Bloomberg News

China Bans Airlines From Joining EU Aviation Emissions System

February 05, 2012

Feb. 6 (Bloomberg) -- China banned airlines from taking part in a European Union carbon-emissions system designed to curb pollution, saying the program violates international rules.

The system contravenes the United Nations Framework Convention on Climate Change and international civil aviation regulations, the Civil Aviation Administration of China said in a statement cited yesterday by the official Xinhua news agency. Carriers were also barred from using the EU program as a reason for raising fares, it said.

The European Union hopes to resolve the issue through negotiations, Markus Ederer, its ambassador to China, said at a press briefing in Beijing today. India, the U.S. and global airlines have also raised objections to the levy, arguing it will raise costs and be less effective than a global solution.

“I believe all sides will negotiate again and find a solution,” said Chai Haibo, vice president of the China Air Transport Association. “I can’t imagine that the worst case, such as the EU grounding Chinese flights, could happen.”

The airline group has called on the government to oppose the EU levy and it is working on a legal challenge in Germany. Whether the lawsuit will continue will depend on the EU reaction to the China ban, Chai said. The group’s members include China’s big three state-controlled carriers, Air China Ltd., China Southern Airlines Co. and China Eastern Airlines Corp.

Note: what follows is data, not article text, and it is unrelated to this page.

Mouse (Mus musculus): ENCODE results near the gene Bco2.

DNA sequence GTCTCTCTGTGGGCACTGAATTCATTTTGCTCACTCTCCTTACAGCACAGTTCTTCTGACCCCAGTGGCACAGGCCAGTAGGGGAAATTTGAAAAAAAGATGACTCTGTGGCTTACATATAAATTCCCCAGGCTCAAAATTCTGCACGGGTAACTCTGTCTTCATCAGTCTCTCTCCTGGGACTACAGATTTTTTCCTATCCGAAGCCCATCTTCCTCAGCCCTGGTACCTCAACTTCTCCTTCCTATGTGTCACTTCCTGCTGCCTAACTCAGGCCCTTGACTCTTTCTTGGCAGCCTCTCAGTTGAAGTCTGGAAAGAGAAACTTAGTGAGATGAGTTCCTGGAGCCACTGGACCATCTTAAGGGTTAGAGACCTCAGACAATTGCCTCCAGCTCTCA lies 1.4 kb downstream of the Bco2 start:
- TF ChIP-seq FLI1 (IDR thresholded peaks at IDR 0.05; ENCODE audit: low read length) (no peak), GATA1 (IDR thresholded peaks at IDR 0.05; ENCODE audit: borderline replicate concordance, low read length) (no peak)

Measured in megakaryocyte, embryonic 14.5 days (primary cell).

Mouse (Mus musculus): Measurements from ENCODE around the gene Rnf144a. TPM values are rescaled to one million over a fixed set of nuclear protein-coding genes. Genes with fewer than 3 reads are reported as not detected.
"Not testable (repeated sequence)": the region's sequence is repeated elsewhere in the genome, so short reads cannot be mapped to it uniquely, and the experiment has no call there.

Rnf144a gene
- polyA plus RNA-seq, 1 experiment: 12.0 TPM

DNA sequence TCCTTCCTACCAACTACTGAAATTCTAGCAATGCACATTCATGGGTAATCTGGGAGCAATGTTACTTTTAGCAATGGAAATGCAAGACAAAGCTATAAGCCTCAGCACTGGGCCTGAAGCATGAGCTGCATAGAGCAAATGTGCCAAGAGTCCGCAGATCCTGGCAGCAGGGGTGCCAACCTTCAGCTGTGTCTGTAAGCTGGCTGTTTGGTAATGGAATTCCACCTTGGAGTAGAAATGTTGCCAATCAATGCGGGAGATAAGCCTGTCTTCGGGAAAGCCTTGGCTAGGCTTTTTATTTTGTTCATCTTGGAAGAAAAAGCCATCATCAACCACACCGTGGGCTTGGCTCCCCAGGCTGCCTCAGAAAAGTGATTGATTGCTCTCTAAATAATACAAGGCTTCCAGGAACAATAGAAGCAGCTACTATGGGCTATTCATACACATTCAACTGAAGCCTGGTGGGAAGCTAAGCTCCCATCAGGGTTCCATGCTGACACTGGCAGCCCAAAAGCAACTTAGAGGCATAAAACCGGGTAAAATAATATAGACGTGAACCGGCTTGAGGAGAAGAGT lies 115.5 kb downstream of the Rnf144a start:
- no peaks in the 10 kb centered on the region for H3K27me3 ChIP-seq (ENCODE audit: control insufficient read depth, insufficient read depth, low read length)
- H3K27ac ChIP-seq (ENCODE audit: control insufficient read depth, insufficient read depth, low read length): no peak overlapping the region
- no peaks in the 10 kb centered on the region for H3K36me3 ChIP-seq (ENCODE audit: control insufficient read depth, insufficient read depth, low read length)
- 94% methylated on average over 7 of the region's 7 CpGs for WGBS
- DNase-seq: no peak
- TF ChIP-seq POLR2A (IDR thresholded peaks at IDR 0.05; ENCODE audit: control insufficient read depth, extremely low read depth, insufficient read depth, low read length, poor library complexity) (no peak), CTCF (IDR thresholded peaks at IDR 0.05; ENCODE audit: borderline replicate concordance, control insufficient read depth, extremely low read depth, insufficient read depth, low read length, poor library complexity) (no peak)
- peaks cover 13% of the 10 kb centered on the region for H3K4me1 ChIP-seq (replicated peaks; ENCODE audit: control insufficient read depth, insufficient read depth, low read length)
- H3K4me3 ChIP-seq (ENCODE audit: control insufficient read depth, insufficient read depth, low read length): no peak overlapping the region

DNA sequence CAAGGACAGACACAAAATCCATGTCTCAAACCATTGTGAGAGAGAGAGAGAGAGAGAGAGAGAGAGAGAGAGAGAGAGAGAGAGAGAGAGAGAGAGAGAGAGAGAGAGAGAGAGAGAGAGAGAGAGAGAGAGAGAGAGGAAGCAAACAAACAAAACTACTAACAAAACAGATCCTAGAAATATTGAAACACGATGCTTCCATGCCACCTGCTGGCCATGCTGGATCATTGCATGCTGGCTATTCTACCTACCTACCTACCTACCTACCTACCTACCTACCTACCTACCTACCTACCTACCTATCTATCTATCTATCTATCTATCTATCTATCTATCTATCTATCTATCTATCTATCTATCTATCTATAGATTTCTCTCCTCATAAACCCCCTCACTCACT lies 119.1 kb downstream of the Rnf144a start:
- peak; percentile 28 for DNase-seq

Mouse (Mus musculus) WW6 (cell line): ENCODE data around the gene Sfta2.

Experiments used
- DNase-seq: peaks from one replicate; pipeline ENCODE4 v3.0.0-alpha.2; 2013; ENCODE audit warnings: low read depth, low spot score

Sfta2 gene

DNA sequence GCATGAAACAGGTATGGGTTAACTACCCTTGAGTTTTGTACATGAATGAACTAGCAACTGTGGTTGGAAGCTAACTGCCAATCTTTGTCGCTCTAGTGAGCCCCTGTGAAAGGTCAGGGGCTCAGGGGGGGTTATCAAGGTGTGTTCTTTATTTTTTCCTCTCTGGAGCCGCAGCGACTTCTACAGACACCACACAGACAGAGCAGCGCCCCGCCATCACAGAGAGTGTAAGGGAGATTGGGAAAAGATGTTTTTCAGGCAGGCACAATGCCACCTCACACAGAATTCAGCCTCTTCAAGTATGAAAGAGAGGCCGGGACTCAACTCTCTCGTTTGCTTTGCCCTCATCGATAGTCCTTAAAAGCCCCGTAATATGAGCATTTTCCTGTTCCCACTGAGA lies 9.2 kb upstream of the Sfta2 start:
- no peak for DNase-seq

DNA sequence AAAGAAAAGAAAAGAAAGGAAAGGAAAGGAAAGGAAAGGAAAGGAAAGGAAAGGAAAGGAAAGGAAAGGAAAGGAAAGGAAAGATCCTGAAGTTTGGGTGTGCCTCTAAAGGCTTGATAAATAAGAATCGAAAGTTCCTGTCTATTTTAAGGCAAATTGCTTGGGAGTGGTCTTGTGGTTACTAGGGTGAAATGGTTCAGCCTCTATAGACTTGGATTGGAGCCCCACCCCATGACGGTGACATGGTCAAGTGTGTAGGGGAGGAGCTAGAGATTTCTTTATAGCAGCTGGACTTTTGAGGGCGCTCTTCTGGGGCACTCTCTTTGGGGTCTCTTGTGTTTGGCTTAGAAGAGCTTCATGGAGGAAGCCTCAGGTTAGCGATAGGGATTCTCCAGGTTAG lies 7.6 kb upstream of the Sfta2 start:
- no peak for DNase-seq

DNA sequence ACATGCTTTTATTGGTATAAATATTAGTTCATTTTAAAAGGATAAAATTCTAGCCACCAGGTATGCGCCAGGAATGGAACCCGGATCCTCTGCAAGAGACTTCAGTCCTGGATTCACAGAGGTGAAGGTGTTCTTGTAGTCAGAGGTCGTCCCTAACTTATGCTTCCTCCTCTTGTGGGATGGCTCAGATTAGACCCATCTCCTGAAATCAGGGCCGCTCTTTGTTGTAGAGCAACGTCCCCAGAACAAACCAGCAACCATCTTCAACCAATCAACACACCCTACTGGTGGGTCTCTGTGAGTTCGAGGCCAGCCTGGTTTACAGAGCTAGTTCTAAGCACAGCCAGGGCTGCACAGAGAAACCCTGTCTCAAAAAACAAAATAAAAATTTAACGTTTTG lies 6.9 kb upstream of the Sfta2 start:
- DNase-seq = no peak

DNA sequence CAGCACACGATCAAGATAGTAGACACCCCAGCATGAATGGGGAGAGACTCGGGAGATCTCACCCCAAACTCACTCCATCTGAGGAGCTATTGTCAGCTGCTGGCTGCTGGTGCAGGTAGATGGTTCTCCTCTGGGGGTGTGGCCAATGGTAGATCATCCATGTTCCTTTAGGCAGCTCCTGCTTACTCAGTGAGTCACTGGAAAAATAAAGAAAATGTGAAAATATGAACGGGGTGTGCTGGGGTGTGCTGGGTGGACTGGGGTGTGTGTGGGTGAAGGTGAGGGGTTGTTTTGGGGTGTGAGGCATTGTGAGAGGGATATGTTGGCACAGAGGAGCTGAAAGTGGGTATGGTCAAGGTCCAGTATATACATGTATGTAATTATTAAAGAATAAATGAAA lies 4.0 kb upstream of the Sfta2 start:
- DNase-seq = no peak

A call to Civil Aviation Administration of China wasn’t answered.

Emissions Program

The EU added aviation to a wider carbon-trading system on Jan. 1. The move could cost Chinese airlines as much as 800 million yuan in 2012, according to the China airline group.

The dispute could be resolved in a number of ways, including bilateral or multilateral talks, or through a legal ruling, Ederer said. The EU Court of Justice in December upheld the legality of the bloc’s drive to extend the world’s largest carbon cap-and-trade program beyond its borders.

China Southern Chairman Si Xianmin said last week that Europe’s emission trading program is not beneficial in the current economic environment or for Europe’s efforts to escape the sovereign debt crisis. He made the comments at a briefing also attended by German Chancellor Angela Merkel and Chinese Premier Wen Jiabao.

--Jasmine Wang and Nicholas Wadhams. Editors: Neil Denslow, Frank Longid

To contact Bloomberg News staff for this story: Jasmine Wang in Hong Kong at jwang513@bloomberg.net; Nicholas Wadhams in Beijing at nwadhams@bloomberg.net

To contact the editor responsible for this story: Neil Denslow at ndenslow@bloomberg.net


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